The Influence of Media

I was on Facebook a couple of weeks ago and a Christmas carol showed up in my news feed. It was Little Drummer Boy as sung by an a capella group named Pentatonix. I loved it and immediately shared it. The next day another song, Carol of the Bells showed up as well. It was just as good. I searched them up on You Tube then bought and downloaded their CD.

Colin acted like he wasn’t interested in the group. You know, it was Mom’s music. But every time the songs came on, he found a reason to wander over to the computer. As I scrolled down the list of videos, one popped up titled SuperFruit. It started with tinny video game music and Colin immediately crouched down beside me. The video consisted of two members of the band chatting about their likes and interests. If the name wasn’t enough of a clue, they both made it very apparent they were gay.

Colin leaned across the keyboard and clicked a button on the side of the screen.

“What are you doing?” I asked.

“Subscribing,” he replied, still watching the video. “They’re funny.”

The next morning, I headed into my room and found itunes open on my laptop.

“Why do you have itunes open?” I called.

“I’m converting the itunes songs to acc so I can listen to the songs on my DS,” he replied as he wandered in. “Oh good, it’s all ready.”

Minutes later, Carol of the Bells was playing through his DS and he happily showed me how he could set the background to various settings from wavy lines to dirt bike racers, to Mario. I told him the background was neat but I also liked watching the video of the actual singers. He sat beside me and watched along right to the end. Then he laughed and pointed at the screen.

“Gay… and gay,” he announced, grinning widely.

“Yes they are,” I agreed.

A couple of days later a post turned up in my news feed, saying that if people supported Phil Robertson, just to save her some time and unfriend themselves.

“Who?” I wrote back in bewilderment.

“He’s a character off Duck Dynasty,” came the immediate reply.

“Colin? Do you know what Duck Dynasty is?” I asked. We don’t have cable and some days I joke that I feel like I live under a rock. He walked into the living room and shrugged.

I turned back to the computer and started searching. It didn’t take long. Within minutes I discovered it was a TV show claiming to follow the lives of a family making and selling duck whistles. The guy did an interview and spouted off against homosexuality and for racial segregation. I read one of the quotes to Colin.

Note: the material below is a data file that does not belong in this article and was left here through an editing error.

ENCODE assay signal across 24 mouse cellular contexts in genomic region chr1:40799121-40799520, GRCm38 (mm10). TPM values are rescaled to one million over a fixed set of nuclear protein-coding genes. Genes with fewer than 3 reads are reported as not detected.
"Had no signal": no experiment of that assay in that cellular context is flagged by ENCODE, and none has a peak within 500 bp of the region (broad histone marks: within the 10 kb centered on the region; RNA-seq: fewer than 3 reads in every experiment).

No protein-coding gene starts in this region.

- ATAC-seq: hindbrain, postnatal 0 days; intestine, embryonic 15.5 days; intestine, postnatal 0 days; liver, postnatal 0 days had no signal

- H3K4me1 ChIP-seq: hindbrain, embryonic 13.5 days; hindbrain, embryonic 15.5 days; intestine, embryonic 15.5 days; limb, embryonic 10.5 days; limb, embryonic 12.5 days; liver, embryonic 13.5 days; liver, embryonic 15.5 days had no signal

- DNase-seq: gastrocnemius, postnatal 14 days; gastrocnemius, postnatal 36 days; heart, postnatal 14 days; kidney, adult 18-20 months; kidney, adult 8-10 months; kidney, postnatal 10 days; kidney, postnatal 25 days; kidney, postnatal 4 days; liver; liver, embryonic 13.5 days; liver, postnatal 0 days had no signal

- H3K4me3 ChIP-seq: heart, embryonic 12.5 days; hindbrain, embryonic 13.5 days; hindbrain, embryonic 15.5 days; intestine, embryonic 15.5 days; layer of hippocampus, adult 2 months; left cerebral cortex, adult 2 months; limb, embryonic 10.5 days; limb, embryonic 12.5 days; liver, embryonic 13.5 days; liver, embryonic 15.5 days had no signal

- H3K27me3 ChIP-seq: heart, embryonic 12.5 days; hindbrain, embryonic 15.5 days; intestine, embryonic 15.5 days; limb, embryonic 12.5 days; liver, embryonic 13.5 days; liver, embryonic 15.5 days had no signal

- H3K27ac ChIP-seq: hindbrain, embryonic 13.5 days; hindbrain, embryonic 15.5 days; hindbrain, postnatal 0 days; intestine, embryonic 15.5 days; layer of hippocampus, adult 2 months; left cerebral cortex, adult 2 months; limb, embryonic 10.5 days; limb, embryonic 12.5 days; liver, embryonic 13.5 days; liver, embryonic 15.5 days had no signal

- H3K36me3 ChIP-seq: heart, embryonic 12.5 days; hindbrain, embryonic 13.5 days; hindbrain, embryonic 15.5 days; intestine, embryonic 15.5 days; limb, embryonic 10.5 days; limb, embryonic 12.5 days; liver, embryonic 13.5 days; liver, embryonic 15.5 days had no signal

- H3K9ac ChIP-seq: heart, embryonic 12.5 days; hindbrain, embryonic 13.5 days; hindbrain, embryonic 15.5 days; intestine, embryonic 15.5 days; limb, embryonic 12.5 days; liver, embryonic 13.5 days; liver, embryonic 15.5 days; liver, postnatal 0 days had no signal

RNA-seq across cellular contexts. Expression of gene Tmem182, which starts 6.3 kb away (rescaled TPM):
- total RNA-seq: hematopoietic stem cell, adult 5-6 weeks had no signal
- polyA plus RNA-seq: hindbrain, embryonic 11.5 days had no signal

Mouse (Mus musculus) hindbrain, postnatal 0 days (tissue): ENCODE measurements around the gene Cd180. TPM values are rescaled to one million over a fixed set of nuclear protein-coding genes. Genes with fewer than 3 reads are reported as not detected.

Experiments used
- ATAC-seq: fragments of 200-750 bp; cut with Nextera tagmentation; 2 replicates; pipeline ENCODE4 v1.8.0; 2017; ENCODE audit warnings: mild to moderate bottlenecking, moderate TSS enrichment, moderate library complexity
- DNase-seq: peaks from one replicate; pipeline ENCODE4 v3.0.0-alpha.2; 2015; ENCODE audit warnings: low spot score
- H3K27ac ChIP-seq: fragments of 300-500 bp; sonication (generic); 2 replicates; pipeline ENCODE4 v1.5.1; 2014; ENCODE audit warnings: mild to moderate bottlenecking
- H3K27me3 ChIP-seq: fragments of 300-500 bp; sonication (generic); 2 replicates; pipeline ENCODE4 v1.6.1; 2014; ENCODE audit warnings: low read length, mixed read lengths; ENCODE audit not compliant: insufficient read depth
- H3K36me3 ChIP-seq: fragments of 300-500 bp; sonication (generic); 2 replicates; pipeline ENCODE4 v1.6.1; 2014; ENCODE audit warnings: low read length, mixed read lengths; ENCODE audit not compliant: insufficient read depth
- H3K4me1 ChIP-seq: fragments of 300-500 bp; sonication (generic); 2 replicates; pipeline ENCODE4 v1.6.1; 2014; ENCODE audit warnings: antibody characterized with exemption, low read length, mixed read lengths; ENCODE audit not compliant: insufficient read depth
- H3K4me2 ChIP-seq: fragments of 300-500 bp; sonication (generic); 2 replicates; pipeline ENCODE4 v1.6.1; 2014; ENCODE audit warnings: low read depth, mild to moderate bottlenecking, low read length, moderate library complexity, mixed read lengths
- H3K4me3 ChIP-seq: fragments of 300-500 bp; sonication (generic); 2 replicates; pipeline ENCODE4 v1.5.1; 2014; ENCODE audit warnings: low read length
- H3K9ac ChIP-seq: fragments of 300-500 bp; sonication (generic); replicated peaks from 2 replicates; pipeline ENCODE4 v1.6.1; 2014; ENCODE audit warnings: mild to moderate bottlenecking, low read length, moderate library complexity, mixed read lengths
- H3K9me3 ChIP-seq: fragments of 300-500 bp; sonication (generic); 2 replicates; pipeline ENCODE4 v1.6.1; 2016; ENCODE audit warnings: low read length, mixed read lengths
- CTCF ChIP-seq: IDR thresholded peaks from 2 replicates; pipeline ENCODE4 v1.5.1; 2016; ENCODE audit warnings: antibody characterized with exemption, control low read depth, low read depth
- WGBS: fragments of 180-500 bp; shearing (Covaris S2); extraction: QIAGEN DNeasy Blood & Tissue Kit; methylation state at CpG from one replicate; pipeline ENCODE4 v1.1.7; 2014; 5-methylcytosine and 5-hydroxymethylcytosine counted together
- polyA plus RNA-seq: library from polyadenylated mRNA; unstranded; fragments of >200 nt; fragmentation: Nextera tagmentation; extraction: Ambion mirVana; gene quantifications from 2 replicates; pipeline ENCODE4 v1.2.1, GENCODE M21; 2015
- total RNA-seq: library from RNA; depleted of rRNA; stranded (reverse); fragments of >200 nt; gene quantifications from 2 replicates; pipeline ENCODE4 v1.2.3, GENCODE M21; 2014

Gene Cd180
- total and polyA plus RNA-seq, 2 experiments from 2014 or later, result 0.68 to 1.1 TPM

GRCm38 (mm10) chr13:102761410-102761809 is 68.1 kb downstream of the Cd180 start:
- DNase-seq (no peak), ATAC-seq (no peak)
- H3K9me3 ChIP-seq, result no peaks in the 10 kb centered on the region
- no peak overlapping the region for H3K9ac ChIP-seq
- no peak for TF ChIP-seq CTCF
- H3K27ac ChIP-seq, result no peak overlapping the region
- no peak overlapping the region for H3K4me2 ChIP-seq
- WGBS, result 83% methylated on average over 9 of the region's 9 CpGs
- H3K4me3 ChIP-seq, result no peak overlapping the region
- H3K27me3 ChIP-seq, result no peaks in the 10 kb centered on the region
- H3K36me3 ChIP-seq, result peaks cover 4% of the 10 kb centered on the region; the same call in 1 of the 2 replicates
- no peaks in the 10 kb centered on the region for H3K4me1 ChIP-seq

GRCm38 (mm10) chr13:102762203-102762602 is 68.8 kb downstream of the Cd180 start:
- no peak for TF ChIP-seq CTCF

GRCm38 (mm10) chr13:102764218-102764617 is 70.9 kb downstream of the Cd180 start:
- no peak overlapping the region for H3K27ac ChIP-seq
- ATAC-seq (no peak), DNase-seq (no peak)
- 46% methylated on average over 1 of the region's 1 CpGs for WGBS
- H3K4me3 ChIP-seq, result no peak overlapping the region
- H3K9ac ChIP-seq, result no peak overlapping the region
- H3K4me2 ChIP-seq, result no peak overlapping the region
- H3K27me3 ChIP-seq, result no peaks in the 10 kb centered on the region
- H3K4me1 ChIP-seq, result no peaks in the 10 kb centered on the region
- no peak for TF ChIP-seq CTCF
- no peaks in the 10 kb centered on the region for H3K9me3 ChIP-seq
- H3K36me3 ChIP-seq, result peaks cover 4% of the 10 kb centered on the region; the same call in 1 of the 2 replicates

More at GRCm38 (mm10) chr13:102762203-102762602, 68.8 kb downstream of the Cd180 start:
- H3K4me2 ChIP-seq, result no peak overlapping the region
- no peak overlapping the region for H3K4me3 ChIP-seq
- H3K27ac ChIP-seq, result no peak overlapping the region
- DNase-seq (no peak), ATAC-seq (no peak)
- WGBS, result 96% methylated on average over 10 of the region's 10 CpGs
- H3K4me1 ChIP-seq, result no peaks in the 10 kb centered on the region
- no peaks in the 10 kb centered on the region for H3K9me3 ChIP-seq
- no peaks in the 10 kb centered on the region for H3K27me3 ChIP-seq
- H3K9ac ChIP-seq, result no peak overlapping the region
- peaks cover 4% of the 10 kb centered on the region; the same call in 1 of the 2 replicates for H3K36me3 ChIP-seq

“The station suspended him?” he asked. I nodded. “Good,” he continued. “They should have expelled him.”

A coworker of mine posted a link to a video of a sermon Phil gave back in 2010. This one was even worse than the GQ interview. In the sermon he says…

…that men who have sex with men, and women who have sex with women, will receive the “due penalty for their perversions.” He goes on to say that they are full of “murder, envy, strife, hatred. They are insolent, arrogant, god-haters. They are heartless. They are faithless. They are senseless. They are ruthless. They invent ways of doing evil.”

Smiling wryly I turned to Colin. “So what evil have you invented lately?” I asked.

“Mom, I’m not gay,” he replied immediately. “I’m straight.”

“Umm…” I said not so intelligently. “Really?”

He nodded.

“So, do you like girls?”

“No!” came his shocked reply, followed immediately with, “Yes. I mean yes. Of course.”

I was left unsure whether he’d accidentally gave his honest answer or if he figured I’d lead with a “do you like boys?” question and replied accordingly. Either way… I decided to leave it alone.

“Okay. Do you like boys?”

He looked at me then squirmed in his chair.

“I don’t know,” he finally replied.

I watched him with some surprise. “How can you not know?” I asked. He shrugged.

“I try my hardest not to think of boys. That way I don’t know,” he replied.

I sighed (hopefully silently). That was not straight. However I’m not nearly tactless enough to say that. Instead, I said, “Hon. What I want the most is for you to be honest with yourself. Please don’t lie to yourself.”

He shrugged then headed off to his room. Moments later, Carol of the Bells began to play.

Meanwhile the debate began on Facebook. One friend supported Phil, claiming he was standing up for his religious beliefs. I replied back, giving my opinion. The debate stayed friendly and polite.

The next friend had his wife show up in the thread, belligerently talking about “minority groups” and asking why it’s okay for them to shove their opinions and way of life down people’s throats and how they want to be special and not equal. The friend liked her replies. I immediately deleted him.

I didn’t even bother replying to the next two friends who posted their support. Both were quietly unfriended. I no longer had the interest or energy to try and share my point of view.

I get it. To them, they were arguing in the abstract about a faceless group of people. They weren’t thinking about friends or family members. They were thinking about some vast amorphous entity called “The Gays”.

Meanwhile, I was thinking of my son, who might be gay or who might be bisexual, but who desperately wants to be straight. Desperately wants people not to hate him.

What I want is for people to forget the word games. Forget the smarmy “I’m against homosexuality but I’m not a bully” bullshit. I want them to try taking a look into someone’s eyes and saying, “You know what? You’re a great person just the way you are” and mean it. Give it a try. You might just make a difference.

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